Register now for the Black Research Symposium, March 23-25

Registration is now open for the first annual Black Research Symposium on March 23-25, centered around the theme “The Power of Community: Afro-Diasporic Worldbuilding and a Sustainable Futurity.”

The African American Cultural Center and the NC State University Libraries invite the university community and the public to the symposium, which will feature Black diasporic learning, scholarship, and epistemologies via cutting-edge research, storytelling, creative works, discussion circles, community-based projects, and industry initiatives from the NC State campus and surrounding community.

The keynote address will be a collaborative talk between Stephanie R. Toliver, PhD (University of Colorado Boulder) and Kamal Bell (Founder of Sankofa Farms) about Afrofuturism, worldbuilding, and sustainability. The address will be held at the Witherspoon Student Center on Saturday, March 25 at 10:15 a.m.

The symposium will include oral presentations, roundtables, poster presentations, visual art, cyphers, storytelling, creative practices, and performances; as well as panels and networking opportunities. Programming will take place in the Witherspoon Student Center on Thursday, March 23 and Saturday, March 25 and in the Hunt Library on Friday, March 24.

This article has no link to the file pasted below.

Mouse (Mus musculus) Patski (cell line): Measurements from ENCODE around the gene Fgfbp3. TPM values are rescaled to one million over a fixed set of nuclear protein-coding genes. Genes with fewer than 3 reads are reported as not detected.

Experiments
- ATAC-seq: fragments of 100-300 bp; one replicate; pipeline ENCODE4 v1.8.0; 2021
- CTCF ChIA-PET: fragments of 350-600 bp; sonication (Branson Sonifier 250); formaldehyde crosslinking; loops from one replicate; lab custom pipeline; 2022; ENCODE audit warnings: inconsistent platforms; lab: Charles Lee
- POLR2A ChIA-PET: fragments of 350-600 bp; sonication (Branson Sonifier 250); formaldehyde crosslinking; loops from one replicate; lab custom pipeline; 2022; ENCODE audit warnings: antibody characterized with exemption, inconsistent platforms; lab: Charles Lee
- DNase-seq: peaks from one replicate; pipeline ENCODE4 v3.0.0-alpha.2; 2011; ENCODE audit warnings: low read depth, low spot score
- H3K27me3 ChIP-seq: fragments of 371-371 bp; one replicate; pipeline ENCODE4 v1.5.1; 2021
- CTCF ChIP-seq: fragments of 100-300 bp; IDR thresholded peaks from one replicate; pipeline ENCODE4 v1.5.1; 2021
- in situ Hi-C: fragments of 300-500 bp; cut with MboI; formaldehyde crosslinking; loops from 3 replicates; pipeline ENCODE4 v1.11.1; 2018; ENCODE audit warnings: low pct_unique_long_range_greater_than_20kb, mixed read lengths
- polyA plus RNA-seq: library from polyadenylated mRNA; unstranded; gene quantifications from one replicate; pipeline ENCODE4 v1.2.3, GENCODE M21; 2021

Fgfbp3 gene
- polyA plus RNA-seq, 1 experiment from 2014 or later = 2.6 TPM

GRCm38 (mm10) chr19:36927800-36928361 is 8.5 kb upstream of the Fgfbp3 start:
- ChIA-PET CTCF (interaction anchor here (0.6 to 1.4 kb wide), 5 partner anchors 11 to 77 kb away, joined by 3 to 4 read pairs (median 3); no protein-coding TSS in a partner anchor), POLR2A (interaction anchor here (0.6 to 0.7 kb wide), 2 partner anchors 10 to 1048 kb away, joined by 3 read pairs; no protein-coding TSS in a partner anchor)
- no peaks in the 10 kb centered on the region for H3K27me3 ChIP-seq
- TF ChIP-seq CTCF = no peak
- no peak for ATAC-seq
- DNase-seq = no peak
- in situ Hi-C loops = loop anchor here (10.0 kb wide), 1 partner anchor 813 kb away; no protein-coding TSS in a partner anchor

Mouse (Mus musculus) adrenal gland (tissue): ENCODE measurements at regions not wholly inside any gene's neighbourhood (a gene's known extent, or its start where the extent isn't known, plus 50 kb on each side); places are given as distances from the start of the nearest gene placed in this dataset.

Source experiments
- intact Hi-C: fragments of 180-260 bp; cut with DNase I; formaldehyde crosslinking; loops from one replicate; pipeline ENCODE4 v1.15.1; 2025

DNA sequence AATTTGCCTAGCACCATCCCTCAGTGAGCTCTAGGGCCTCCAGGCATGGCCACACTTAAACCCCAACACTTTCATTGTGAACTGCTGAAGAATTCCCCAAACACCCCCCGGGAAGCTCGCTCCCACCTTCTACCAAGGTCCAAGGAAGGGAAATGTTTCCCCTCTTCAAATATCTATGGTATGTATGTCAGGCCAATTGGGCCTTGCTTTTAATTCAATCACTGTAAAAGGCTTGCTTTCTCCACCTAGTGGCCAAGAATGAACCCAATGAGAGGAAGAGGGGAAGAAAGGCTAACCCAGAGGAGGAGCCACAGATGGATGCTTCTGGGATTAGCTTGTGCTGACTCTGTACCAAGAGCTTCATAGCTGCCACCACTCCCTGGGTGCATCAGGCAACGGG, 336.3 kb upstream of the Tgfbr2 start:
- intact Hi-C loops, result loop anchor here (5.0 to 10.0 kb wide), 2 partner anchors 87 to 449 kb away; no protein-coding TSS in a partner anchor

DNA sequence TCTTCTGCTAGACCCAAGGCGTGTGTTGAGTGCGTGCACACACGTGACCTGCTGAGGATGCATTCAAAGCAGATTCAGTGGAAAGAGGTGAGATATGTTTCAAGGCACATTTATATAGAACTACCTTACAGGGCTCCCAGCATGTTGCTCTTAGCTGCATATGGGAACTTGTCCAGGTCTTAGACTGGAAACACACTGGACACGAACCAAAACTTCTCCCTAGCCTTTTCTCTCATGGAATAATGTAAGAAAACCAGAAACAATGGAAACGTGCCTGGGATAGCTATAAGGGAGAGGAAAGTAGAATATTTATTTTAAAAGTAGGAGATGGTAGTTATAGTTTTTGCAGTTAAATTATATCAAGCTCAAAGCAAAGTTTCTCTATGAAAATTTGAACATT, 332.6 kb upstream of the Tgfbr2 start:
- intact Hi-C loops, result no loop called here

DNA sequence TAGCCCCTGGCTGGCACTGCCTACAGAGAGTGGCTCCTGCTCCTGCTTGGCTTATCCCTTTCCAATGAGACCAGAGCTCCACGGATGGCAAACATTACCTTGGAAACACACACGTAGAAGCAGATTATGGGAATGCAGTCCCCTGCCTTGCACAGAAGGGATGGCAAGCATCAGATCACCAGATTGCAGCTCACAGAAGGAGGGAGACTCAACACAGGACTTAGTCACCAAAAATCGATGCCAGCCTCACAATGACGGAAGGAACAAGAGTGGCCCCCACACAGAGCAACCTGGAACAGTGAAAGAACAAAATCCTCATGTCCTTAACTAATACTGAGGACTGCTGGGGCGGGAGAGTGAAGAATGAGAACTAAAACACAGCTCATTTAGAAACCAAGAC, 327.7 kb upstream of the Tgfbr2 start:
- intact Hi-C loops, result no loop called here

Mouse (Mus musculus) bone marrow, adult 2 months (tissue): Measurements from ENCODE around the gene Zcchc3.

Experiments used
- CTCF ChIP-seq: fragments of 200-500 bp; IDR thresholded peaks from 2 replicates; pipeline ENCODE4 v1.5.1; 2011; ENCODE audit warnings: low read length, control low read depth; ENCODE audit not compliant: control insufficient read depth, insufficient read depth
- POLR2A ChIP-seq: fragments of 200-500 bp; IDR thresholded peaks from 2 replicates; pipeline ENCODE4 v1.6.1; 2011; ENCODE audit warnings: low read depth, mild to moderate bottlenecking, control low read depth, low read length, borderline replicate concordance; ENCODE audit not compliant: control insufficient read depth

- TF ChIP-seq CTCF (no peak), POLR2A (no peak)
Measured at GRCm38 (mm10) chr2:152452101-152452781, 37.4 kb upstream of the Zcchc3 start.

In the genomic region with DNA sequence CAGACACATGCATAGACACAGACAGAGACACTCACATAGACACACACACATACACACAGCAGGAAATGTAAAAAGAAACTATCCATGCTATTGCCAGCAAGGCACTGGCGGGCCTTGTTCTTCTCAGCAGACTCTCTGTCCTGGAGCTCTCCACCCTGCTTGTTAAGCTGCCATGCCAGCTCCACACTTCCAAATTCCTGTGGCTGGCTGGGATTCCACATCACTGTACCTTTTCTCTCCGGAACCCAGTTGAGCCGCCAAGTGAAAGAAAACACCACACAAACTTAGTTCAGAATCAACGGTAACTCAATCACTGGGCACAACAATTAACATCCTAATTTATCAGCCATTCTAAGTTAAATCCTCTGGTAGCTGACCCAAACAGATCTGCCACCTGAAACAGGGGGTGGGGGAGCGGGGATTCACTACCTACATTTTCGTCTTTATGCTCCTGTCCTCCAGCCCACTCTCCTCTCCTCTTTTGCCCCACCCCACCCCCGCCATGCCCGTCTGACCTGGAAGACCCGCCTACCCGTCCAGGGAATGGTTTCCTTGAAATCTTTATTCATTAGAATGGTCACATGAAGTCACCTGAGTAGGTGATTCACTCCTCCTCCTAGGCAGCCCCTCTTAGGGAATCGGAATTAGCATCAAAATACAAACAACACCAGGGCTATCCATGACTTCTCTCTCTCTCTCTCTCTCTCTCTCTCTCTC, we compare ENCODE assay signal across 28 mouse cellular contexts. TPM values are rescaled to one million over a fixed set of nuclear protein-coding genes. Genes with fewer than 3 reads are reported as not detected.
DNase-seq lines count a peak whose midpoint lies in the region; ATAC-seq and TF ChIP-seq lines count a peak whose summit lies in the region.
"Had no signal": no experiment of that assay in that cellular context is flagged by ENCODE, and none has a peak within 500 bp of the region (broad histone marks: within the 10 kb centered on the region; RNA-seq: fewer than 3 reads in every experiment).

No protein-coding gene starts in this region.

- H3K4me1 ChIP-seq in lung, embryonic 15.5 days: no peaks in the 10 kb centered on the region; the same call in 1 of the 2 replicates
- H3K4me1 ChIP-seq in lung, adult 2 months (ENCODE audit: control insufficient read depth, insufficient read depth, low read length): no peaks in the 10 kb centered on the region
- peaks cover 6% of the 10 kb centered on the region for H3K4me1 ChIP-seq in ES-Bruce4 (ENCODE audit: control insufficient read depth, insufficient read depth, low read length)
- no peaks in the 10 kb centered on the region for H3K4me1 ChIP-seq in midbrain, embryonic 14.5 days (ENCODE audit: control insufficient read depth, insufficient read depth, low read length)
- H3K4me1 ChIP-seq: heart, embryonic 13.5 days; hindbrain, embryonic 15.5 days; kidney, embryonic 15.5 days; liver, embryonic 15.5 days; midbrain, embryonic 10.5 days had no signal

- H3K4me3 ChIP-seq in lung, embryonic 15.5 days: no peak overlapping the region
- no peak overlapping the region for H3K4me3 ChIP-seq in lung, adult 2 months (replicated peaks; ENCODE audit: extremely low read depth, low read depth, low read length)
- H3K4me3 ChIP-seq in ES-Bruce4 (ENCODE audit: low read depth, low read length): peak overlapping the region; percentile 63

Register for the symposium and see the entire schedule here.

Libraries programming will feature a special Coffee & Viz series event with Dr. Derek Ham on Friday, March 24 at 9:30 a.m. in the Hunt Library’s Teaching and Visualization Lab. In “Worldbuilding and Recovery: Revisiting Historical Moments With Virtual Reality,” Dr. Ham will will present the inspirations and processes behind his ground-breaking work in Virtual Reality that re-examines and reclaims moments in Black and Civil Rights history, including the 1968 Memphis Sanitation Workers’ Strike and Negro League Baseball.

The symposium will ask these central questions: What is required to create a Black futurity where Black people are thriving? What do we need to sustain our communities? What critical theory and frameworks must we engage in in order to address social problems across the Black Diaspora? What types of political economics, systems, and institutions need to be abolished and dismantled? How do we build a future that is sovereign, just, and sustainable?


This post was originally published in NC State University Libraries.